It’s an unusual day where I review a bracelet with the watch as an afterthought, but this is one of those days. Damasko, the popular German watchmaker known for its super tough tool watches and, more recently, for their high-tech in house movements, has never offered a bracelet, despite the demands of their fans. Damasko was listening, but was not to be rushed–in typical Damasko fashion, they would not simply be replicating what everyone else in the business was doing, they would take their time and do it their own way. This is the result.
We’ve got basically two subjects today: the ever popular DA36 and the bracelet it is now offered on. The DA36 is probably the most iconic of all of Damasko’s models and is a familiar face among watch collectors, but the bracelet is brand new for this year, and this is, in fact, the first Damasko bracelet we’ve ever seen. This DA36 actually came on bracelet, and going forward, you will be able to order many models on the bracelet as opposed to buying it separately.
The DA36 itself is a perfect candidate for the new bracelet review–it is, far and away, the most popular watch Damasko makes and probably the one that most symbolizes the brand. It has classic pilot’s watch styling with bold Arabic numerals and extremely high legibility, thanks to the white and yellow hands against the matte black dial. Like all Damaskos, it has a number of features designed to make it tougher than an ordinary watch, the most obvious being the super hard case.
So what’s the big deal? Everyone already loves the DA36 and the bracelet is, well, just a bracelet.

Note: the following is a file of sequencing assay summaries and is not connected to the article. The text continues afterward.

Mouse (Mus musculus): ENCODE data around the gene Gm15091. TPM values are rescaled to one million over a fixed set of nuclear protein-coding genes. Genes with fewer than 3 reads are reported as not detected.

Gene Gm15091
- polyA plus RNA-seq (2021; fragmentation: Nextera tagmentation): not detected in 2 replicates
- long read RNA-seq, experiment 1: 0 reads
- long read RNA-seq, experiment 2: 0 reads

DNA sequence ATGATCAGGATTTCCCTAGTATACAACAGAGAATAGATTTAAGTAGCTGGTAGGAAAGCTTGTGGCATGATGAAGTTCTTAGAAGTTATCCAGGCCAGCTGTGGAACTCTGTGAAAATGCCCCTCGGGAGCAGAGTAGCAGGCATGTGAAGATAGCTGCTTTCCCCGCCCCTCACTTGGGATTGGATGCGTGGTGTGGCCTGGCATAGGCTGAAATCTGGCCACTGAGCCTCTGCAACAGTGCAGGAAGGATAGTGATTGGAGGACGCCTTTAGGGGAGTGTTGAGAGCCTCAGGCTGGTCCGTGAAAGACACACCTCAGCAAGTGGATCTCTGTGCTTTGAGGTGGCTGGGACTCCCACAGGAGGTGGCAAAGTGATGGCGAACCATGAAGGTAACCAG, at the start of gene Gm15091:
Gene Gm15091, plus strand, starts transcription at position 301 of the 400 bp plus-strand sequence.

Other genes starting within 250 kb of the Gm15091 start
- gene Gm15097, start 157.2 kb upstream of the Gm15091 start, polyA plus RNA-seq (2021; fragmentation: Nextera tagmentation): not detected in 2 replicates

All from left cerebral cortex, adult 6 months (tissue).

Not so fast. This isn’t just any old bracelet. Damasko has refined the conventional bracelet design and made it their own. The look is all Damasko, the steel is hardened and it uses different screws–there are other subtleties to it as well. Was it worth the wait? I think so, but read on to see why.
We’ll start with what everyone’s talking about: the new bracelet. How is it? In a word, Damasko-y. You see, the bracelet was created using the same procedures the rest of Damasko’s watches (and movements) are created with–they start with tabula rasa, then they try to figure out what, objectively speaking, the best possible design is. The result is a bracelet that perfectly compliments the DA36, both in form and function.
We’ll start with the appearance. It fits Damasko’s styling really well–it’s thick and beefy, and it flows with the simple, utilitarian case design.
The bead blasted finish is shared by virtually all Damaskos (excluding the dressier hand wounds and the black coated watches) so using the same finish for their first bracelet was a no brainer. It matches the finishing on the case perfectly–it looks like they were designed to be together from Day 1, which is impressive given that the new bracelet is essentially a retrofit.
Also note the precision of the end links–they hug the case and lugs nearly flawlessly and have very little play.
The utilitarian design continues around to the clasp, or visual lack thereof. The bracelet simply appears to be continuous with no special Damasko logo or polished area, unlike most luxury bracelets. In fact, the only way you can even see where it opens is that one of the middle links is bisected–everything else looks exactly the same as the rest of the bracelet.
Inside, Damasko relaxes their Germanic restraint a tiny bit and writes their name across the butterfly clasp.
The butterfly clasp is held in place by 8 tiny ceramic ball bearings. These are pressed into matching detents where they are kept secure by a great deal of friction. The use of ceramics make the ball bearings last much longer than a steel component would. Normally, just one detent per link per side is used, so this Damasko is actually using twice as many as most watches for added security and reduced wear.